|Title:||A parametric study on side shear resistance on a rock socketed pile|
|Subject:||Hong Kong Polytechnic University -- Dissertations|
Piling (Civil engineering)
Department of Civil and Structural Engineering
|Pages:||xi, 177 leaves : ill. ; 30 cm|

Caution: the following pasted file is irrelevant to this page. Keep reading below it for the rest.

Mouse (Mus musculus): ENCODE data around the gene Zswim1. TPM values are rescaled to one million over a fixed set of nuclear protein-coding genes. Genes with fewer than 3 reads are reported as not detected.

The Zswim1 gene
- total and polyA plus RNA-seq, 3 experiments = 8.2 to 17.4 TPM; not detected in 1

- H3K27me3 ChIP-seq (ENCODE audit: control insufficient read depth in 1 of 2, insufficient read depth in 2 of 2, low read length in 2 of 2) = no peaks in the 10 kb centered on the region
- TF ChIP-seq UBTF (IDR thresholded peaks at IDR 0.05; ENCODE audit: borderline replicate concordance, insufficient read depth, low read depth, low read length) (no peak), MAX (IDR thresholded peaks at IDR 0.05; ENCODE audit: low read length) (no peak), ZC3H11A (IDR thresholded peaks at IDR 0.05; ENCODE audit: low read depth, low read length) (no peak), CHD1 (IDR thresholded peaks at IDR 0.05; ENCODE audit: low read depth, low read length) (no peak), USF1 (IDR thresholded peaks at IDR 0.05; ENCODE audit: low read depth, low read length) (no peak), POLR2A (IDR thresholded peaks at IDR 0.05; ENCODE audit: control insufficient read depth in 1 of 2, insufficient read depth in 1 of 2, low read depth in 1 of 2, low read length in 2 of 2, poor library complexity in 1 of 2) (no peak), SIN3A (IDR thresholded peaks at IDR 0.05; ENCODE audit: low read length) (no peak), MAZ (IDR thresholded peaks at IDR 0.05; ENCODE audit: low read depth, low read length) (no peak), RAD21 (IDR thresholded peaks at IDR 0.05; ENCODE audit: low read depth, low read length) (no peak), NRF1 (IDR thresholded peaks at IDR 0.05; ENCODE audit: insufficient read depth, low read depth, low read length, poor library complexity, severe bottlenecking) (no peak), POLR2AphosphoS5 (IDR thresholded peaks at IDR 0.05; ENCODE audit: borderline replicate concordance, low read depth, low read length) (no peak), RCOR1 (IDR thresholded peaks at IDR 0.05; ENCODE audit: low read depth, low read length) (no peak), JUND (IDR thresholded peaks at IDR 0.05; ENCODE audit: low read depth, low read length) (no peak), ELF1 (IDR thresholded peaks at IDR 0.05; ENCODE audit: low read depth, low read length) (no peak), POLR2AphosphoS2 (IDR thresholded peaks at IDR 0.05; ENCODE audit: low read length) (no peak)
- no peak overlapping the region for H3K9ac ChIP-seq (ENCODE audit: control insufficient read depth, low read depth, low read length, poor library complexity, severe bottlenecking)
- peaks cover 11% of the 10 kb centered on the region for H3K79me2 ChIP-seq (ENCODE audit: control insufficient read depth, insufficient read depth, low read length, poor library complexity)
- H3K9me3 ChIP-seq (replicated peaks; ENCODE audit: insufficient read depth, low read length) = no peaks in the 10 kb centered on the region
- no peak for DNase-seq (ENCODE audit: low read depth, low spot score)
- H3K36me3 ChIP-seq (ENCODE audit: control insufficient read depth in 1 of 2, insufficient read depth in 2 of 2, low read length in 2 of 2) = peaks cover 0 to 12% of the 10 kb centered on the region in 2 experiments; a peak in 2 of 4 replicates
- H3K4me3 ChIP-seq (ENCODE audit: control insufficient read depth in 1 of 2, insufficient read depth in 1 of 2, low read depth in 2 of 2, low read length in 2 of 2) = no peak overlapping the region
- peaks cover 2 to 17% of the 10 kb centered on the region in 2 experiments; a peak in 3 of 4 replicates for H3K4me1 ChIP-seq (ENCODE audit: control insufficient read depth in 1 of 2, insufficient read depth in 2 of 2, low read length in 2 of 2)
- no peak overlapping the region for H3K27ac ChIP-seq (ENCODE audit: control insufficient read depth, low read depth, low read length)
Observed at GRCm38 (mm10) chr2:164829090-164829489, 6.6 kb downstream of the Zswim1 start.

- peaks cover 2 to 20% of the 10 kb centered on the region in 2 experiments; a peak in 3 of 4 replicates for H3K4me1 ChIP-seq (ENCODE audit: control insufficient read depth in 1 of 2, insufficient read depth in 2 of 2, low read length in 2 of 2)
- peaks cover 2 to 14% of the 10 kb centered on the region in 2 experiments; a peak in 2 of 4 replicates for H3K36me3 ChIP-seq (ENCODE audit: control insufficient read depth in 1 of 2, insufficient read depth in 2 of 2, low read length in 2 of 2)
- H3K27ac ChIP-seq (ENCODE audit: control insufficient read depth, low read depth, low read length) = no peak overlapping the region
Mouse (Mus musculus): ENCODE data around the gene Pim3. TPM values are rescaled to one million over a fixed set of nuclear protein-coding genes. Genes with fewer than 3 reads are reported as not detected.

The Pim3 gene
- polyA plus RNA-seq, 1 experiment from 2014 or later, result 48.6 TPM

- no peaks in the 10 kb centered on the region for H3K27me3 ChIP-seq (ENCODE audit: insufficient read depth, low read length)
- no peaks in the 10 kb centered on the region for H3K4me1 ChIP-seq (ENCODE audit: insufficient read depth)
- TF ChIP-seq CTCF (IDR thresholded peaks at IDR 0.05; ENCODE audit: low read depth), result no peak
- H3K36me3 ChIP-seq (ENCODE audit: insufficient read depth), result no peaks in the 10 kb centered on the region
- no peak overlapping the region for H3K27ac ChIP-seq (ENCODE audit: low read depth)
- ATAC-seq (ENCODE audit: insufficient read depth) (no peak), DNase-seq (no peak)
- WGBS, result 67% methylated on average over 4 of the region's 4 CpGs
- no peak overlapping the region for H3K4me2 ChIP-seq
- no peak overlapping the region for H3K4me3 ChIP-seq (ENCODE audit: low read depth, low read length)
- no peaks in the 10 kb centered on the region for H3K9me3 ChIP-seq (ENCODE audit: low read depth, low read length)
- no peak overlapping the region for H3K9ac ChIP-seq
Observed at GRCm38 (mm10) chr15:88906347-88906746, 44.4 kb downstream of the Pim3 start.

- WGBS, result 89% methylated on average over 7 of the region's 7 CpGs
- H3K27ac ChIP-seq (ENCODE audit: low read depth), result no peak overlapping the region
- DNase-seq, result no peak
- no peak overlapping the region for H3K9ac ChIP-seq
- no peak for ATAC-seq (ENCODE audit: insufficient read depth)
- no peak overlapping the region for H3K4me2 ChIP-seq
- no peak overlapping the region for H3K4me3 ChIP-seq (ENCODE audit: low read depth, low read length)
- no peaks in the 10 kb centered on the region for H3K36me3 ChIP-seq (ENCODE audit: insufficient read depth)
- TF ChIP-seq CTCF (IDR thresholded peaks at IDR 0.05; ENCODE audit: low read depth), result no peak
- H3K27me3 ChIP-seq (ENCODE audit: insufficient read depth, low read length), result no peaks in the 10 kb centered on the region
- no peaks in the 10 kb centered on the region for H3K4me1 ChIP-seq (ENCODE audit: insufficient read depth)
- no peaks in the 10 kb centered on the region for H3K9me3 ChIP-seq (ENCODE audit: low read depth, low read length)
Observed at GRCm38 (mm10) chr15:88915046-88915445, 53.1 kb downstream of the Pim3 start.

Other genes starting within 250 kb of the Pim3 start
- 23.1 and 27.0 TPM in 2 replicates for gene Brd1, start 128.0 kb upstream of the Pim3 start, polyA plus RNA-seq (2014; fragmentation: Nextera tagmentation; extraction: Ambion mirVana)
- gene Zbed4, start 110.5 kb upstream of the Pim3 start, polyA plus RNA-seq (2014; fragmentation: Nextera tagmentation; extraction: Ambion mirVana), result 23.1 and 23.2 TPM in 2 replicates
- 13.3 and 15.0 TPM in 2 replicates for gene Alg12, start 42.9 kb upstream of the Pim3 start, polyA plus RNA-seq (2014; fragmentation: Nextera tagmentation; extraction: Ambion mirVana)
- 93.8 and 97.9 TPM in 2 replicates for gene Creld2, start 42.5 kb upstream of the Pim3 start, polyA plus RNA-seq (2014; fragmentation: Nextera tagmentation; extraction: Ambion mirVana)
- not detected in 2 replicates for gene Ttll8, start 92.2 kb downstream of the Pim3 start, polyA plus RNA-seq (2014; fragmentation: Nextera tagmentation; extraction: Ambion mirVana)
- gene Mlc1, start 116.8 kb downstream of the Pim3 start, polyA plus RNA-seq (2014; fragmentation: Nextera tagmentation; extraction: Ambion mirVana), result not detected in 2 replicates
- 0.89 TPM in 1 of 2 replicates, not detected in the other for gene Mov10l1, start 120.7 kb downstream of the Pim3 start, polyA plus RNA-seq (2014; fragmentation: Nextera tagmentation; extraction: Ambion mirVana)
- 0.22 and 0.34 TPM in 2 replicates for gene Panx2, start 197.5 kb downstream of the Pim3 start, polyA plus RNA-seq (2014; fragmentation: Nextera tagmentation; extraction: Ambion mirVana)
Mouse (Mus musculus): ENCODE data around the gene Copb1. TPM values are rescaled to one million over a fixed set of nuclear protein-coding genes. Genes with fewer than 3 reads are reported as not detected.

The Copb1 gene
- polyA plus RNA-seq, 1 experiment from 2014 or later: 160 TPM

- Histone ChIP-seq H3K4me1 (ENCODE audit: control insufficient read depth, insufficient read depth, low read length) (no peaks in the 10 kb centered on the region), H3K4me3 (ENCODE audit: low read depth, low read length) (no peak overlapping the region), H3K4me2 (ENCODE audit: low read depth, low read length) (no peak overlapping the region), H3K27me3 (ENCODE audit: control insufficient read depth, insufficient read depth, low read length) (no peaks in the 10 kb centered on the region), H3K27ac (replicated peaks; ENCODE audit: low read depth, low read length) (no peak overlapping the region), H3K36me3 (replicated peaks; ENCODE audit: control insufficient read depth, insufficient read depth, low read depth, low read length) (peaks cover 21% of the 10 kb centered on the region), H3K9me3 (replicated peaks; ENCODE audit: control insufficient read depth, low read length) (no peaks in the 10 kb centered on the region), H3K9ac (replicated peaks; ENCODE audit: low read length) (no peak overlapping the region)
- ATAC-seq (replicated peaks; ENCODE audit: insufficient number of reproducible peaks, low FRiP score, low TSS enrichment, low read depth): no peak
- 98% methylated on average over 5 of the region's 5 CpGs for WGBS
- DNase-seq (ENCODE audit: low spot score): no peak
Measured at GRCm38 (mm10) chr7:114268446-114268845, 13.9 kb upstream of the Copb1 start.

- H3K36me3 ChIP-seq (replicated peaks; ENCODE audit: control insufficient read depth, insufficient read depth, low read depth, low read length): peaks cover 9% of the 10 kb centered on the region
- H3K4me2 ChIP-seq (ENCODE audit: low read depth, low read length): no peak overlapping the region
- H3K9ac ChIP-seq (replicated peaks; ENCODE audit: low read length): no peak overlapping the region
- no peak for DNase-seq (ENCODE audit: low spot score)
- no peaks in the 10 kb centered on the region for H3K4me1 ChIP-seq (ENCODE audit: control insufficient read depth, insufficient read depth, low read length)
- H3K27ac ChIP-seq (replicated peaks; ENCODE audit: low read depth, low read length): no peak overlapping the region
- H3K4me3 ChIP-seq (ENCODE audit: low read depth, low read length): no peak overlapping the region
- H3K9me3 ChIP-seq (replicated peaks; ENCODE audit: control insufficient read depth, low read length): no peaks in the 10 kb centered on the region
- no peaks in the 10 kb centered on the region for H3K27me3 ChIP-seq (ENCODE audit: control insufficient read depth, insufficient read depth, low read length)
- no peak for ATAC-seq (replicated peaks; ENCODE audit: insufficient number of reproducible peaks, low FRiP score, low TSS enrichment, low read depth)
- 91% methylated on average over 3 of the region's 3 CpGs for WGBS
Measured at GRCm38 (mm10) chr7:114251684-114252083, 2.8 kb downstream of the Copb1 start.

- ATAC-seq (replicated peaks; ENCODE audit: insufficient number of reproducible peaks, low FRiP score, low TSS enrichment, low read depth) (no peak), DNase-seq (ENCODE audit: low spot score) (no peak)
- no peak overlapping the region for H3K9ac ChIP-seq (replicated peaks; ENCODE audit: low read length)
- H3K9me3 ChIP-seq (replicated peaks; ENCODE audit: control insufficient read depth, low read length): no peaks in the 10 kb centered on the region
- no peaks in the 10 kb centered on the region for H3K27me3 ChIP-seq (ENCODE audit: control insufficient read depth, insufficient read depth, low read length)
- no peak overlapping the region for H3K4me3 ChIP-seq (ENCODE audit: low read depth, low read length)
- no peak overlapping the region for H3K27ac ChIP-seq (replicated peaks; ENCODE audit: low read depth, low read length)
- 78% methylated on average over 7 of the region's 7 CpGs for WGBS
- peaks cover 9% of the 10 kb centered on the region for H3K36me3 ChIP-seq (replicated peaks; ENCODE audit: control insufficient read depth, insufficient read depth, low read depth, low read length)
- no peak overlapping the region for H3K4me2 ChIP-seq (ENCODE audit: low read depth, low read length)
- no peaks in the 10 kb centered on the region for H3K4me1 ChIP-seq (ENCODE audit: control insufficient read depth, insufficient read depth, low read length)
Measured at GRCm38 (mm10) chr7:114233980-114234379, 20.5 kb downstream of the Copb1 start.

|Abstract:||Large diameter bored piles socketed into rock are often used to support tall buildings and heavy civil engineering structures. A rock socketed pile not only furnishes a significant large pile resistance but also controls the pile settlement. The behavior of the socketed pile is controlled by both end bearing and rock side shear resistance. In practice, particularly in Hong Kong, the rock socketed pile is designed for end-bearing resistance only. This approach has often been criticized as a conservative and non-economic design. To design a pile in higher capacity, the designer should take into account of both end bearing and side shear resistances. This thesis presents a parametric study on behavior of a rock socketed pile by the finite difference method. The behavior of the rock socketed pile is substantially dependent on the characteristics of the pile rock interface and rockmass. Influences of various interface and rockmass parameters on the development of side shear stress, slip condition and load distribution of both socketed piles have been investigated. Particular attentions are drawn to the piles with complete contact to the embedded rockmass and a pile with a soft seam beneath the base. The overburden pressure on the rockmass, which has been overlooked in the past, significantly increases the ultimate shear stress. This study indicates that the ultimate shear stress is significantly reduced and the slip of the pile-rock interface occurs in a relative short settlement when a soft seam is beneath the pile base. In addition, the socketed piles drilled in deep bedrock, which experiences higher overburden pressure, will provide a higher ultimate shear stress.|
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